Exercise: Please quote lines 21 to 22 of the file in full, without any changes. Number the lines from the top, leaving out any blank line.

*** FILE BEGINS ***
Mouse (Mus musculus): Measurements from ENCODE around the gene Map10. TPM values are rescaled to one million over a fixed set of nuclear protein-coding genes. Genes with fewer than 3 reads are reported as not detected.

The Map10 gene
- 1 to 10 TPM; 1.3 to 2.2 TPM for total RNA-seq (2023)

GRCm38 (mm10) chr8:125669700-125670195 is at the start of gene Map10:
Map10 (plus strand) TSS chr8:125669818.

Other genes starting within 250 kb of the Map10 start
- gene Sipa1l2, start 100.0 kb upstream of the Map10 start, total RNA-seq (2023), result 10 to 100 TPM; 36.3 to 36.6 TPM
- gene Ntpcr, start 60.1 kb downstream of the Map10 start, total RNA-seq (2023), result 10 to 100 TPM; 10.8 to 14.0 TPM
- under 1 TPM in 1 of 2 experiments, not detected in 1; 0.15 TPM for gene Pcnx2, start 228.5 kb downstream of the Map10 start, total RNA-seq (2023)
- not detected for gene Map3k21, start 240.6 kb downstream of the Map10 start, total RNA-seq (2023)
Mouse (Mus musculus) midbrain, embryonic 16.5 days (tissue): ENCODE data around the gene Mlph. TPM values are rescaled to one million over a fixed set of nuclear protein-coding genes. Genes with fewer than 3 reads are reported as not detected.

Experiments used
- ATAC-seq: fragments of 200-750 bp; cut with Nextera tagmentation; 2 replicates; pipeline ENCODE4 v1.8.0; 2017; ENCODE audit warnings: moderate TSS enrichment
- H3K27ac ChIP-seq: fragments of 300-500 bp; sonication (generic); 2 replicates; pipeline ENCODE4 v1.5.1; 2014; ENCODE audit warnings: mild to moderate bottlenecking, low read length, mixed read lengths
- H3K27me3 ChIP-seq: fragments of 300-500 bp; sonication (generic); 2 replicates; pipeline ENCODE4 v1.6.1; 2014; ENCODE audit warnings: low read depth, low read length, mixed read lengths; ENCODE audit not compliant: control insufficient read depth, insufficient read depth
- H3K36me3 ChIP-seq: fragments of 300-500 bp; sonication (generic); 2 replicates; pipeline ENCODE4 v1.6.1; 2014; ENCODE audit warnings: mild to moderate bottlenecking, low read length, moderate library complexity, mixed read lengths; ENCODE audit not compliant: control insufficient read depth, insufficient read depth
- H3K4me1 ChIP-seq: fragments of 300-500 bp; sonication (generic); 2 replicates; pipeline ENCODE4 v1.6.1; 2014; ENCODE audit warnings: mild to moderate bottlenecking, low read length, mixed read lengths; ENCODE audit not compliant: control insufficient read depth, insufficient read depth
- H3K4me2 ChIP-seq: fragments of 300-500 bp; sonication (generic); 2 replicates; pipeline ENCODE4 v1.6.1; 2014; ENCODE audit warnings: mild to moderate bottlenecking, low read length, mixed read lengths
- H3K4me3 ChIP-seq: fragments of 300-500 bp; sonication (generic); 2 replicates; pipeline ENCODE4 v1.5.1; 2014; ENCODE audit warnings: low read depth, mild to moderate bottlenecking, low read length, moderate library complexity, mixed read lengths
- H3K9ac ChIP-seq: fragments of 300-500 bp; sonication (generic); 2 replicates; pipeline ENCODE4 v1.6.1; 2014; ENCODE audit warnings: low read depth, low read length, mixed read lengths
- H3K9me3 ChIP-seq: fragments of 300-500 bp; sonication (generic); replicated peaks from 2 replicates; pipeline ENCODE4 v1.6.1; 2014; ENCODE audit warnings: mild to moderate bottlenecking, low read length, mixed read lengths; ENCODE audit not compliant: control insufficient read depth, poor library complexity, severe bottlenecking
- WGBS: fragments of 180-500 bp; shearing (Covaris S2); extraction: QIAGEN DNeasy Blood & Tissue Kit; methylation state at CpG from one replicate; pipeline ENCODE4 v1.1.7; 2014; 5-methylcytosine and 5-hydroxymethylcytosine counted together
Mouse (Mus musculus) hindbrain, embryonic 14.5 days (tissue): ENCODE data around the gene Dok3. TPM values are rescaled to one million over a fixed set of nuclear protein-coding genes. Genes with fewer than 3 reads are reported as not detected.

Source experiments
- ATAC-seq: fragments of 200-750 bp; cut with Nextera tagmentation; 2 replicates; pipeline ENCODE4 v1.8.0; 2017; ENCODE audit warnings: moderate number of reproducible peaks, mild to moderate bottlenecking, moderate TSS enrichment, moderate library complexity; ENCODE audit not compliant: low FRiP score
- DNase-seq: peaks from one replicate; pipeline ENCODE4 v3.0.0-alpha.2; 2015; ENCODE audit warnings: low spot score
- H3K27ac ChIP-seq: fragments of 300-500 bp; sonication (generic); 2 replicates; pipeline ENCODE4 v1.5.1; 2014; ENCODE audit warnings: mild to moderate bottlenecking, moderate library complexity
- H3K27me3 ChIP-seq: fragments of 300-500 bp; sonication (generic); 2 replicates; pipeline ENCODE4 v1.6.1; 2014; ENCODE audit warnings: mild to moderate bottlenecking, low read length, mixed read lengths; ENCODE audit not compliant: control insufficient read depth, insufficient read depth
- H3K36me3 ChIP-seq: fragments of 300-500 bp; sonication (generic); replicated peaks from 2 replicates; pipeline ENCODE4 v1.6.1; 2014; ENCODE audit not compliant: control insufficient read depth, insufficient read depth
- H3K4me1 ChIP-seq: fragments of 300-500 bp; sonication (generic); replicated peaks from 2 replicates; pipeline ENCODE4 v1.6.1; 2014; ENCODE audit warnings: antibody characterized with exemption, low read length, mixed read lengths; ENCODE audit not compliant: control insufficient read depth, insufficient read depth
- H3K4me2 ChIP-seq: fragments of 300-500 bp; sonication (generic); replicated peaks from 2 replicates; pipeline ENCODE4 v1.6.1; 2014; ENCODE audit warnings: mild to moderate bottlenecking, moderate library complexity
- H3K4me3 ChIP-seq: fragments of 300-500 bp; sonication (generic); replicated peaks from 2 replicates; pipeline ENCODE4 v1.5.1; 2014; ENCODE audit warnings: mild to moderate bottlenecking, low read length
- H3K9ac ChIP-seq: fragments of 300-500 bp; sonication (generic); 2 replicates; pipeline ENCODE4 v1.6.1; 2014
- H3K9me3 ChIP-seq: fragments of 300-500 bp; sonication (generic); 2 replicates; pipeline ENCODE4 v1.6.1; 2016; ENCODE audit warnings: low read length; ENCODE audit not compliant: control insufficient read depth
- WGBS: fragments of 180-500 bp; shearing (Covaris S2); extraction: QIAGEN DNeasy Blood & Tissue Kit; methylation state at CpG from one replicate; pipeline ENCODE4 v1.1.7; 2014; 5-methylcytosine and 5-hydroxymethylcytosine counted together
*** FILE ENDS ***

- H3K9me3 ChIP-seq: fragments of 300-500 bp; sonication (generic); replicated peaks from 2 replicates; pipeline ENCODE4 v1.6.1; 2014; ENCODE audit warnings: mild to moderate bottlenecking, low read length, mixed read lengths; ENCODE audit not compliant: control insufficient read depth, poor library complexity, severe bottlenecking
- WGBS: fragments of 180-500 bp; shearing (Covaris S2); extraction: QIAGEN DNeasy Blood & Tissue Kit; methylation state at CpG from one replicate; pipeline ENCODE4 v1.1.7; 2014; 5-methylcytosine and 5-hydroxymethylcytosine counted together